Utah would be big loser in trade war with Mexico

Bryan Schott and Derek MillerDonald Trump’s idea to impose a border tax on goods coming from Mexico would have a significant economic impact on Utah, and not in a positive way.

The Trump administration floated the idea as a way to recoup the costs of building a border wall after using taxpayer money for the initial construction. The wall could cost upwards of $20 billion.

Derek Miller, President and CEO of the World Trade Center Utah says he’s not a fan of the border tax because it would likely ignite a trade war with Mexico, who is a big trading partner with the U.S. and Utah.

“It’s a lose-lose, particularly for Utah companies because Mexico is the 2nd largest trading partner for the United States, but it’s also the 3rd or 4th, depending on the day, largest trading partner with Utah,” said Miller. “The thing that doesn’t make any sense is if you increase the price of goods coming into the United States, it’s consumers who pay that. The Mexican companies don’t pay that. If it’s an input into some sort of manufacturing process, it’s the U.S. companies that pay that, but then they pass that on to the consumers.”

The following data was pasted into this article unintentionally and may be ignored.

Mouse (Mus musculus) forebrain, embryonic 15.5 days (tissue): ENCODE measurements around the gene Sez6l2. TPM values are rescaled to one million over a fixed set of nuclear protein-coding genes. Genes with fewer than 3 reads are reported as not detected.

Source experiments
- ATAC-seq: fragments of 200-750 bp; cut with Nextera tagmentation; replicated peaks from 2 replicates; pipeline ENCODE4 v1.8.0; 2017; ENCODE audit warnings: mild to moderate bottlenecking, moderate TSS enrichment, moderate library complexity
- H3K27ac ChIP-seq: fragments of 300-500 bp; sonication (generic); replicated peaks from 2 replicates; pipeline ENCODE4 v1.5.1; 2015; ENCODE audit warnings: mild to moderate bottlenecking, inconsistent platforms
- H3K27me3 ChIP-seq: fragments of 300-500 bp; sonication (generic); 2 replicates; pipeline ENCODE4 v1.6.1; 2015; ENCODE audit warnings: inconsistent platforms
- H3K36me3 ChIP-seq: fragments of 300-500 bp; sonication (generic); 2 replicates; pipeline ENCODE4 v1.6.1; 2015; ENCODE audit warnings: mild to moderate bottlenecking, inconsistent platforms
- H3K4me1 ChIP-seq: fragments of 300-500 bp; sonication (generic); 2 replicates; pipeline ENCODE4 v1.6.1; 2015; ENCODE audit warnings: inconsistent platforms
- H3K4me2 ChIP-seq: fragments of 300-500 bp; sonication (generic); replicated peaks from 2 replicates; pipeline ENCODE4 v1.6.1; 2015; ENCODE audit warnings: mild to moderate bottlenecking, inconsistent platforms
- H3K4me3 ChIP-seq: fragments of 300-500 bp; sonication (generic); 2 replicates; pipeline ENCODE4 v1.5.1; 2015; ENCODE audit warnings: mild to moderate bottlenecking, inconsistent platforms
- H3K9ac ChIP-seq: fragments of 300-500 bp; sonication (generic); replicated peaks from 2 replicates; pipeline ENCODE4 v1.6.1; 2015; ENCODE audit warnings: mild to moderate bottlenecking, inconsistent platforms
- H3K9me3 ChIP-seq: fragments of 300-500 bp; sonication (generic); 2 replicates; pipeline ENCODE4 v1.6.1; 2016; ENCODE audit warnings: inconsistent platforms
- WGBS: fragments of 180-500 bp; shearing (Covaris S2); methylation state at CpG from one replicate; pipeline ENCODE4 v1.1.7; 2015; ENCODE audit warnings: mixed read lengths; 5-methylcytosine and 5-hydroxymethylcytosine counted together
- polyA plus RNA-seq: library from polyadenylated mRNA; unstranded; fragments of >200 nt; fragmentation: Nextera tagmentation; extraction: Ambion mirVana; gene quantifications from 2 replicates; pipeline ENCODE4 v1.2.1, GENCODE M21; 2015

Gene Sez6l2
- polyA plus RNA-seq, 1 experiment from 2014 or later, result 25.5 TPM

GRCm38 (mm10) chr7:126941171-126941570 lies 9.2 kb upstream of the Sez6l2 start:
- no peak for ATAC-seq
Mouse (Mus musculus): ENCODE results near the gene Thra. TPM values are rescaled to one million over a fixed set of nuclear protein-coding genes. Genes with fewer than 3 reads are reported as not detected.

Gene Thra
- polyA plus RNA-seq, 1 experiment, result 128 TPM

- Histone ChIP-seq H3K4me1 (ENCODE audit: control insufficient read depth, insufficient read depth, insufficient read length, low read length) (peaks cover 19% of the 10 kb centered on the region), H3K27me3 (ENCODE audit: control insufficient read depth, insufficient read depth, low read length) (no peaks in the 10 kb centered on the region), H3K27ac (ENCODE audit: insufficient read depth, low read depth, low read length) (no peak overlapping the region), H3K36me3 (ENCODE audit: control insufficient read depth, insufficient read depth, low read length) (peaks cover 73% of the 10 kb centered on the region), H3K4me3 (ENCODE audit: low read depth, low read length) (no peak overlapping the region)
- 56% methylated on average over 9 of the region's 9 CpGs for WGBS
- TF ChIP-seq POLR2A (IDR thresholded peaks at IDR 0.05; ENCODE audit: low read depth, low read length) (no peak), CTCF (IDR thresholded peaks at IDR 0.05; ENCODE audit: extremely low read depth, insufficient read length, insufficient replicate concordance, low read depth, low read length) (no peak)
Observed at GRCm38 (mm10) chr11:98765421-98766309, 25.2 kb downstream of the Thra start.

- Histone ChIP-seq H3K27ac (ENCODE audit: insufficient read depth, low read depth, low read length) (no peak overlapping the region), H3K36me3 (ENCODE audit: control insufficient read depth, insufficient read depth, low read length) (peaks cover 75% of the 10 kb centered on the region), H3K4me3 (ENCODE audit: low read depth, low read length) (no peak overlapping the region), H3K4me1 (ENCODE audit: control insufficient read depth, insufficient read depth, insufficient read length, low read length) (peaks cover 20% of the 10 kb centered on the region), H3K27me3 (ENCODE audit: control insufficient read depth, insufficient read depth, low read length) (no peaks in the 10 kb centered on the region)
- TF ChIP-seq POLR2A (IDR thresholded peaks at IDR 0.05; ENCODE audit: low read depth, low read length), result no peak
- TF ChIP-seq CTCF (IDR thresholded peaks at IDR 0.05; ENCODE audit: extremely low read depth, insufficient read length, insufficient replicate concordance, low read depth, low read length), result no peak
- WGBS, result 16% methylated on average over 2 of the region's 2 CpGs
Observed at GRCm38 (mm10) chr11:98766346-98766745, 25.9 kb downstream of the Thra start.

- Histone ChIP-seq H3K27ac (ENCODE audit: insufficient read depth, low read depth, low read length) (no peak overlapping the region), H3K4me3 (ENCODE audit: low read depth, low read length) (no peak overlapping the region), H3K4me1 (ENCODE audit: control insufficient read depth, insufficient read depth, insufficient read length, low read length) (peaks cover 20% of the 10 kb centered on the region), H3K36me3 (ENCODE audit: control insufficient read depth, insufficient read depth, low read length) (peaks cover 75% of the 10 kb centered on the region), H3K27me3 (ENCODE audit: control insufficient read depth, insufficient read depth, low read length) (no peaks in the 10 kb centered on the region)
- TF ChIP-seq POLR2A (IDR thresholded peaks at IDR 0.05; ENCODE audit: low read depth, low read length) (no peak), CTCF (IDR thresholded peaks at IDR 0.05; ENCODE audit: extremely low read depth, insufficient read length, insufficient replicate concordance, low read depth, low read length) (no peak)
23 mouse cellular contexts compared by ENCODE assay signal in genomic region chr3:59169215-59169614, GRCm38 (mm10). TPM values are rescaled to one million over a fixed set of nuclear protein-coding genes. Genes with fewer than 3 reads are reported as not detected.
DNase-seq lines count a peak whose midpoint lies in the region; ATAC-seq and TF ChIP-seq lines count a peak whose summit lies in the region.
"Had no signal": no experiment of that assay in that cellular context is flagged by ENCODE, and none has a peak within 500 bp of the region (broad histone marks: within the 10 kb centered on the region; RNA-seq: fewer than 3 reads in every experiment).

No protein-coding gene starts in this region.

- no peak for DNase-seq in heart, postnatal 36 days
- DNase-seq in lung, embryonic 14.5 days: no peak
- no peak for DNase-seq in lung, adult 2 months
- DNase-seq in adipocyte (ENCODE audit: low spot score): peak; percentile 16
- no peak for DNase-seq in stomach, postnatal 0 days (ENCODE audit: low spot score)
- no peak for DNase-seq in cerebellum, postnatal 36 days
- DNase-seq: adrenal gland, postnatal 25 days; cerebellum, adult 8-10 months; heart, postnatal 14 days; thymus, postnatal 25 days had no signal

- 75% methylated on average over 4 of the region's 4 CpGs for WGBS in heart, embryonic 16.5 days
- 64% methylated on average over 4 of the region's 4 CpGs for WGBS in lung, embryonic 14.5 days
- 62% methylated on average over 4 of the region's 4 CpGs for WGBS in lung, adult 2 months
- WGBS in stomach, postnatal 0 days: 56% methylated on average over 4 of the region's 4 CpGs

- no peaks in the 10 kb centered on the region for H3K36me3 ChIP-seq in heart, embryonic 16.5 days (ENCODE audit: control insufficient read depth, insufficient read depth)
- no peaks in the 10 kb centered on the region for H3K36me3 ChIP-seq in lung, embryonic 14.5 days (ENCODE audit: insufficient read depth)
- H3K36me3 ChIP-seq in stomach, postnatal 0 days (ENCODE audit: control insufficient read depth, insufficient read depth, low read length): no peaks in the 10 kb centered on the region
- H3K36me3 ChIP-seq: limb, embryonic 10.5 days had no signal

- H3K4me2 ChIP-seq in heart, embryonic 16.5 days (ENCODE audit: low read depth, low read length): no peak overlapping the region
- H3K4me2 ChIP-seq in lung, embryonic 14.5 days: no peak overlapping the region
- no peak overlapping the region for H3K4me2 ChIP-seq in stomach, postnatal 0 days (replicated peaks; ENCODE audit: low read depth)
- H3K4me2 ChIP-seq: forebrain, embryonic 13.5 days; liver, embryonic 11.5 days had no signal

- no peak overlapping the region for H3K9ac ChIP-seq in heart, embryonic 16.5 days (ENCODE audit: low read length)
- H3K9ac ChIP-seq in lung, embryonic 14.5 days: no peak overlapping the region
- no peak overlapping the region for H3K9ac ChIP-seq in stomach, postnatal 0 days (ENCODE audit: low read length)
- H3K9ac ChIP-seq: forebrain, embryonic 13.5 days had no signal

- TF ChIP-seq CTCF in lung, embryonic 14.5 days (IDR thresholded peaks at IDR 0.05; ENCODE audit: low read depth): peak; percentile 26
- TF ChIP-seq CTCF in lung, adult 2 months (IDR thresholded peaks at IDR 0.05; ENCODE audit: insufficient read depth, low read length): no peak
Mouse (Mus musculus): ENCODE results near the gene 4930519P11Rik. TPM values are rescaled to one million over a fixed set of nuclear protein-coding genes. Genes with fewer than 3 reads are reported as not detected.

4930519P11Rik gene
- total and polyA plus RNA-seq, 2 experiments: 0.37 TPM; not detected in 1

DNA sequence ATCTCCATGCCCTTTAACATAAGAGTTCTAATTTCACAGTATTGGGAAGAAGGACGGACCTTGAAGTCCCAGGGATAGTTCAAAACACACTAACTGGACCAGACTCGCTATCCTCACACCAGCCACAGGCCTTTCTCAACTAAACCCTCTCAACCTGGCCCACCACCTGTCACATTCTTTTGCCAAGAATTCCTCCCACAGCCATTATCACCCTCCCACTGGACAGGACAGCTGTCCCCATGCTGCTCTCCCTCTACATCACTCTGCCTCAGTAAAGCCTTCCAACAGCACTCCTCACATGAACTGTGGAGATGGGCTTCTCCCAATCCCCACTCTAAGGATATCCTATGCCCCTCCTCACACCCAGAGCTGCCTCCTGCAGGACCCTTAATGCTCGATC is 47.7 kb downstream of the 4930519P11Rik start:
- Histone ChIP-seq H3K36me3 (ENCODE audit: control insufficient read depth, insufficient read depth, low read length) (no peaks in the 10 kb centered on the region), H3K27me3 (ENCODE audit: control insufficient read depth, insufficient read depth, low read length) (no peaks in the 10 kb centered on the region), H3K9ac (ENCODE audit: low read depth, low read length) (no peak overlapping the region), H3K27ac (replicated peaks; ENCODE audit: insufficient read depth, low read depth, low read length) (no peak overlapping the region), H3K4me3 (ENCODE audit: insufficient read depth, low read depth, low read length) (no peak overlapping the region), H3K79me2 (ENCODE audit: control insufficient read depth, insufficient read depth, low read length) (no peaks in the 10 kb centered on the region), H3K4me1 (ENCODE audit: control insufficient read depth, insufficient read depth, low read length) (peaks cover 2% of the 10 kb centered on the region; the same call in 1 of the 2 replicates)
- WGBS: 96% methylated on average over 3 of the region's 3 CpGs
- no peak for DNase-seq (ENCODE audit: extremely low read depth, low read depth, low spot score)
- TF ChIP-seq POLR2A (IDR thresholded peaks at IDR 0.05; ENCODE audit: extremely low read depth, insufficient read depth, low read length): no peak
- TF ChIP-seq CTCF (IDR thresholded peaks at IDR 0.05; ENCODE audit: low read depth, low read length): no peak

Miller was a guest on the “I have questions with Bryan Schott” podcast. He said imposing a tariff is not as simple as black and white.

“Think of your phone. Ask yourself where is that made? The answer is almost everywhere. There are parts of that phone, and this is true of almost every product, it’s coming from all over the world. We need to think about these things with a little more complexity.”

Trump has also promised to renegotiate NAFTA. Miller says it’s an idea he would be open to, but only if it’s with an eye to improving trade.

“If we’re renegotiating trade deals, and NAFTA is over two decades old, it probably needs to be revisited, there are things in there that need to be changed,” said Miller. “If we’re talking about that, I view it as a positive. If we’re talking about protectionism and isolationism, then that will absolutely hurt Utah.”

The bottom line for Miller is, as long as Trump can deliver on his promise to improve the American economy, he’s on board.

“If we can get a better deal out of NAFTA, let’s do it. But, let’s not put up trade barriers that will hurt Utah.”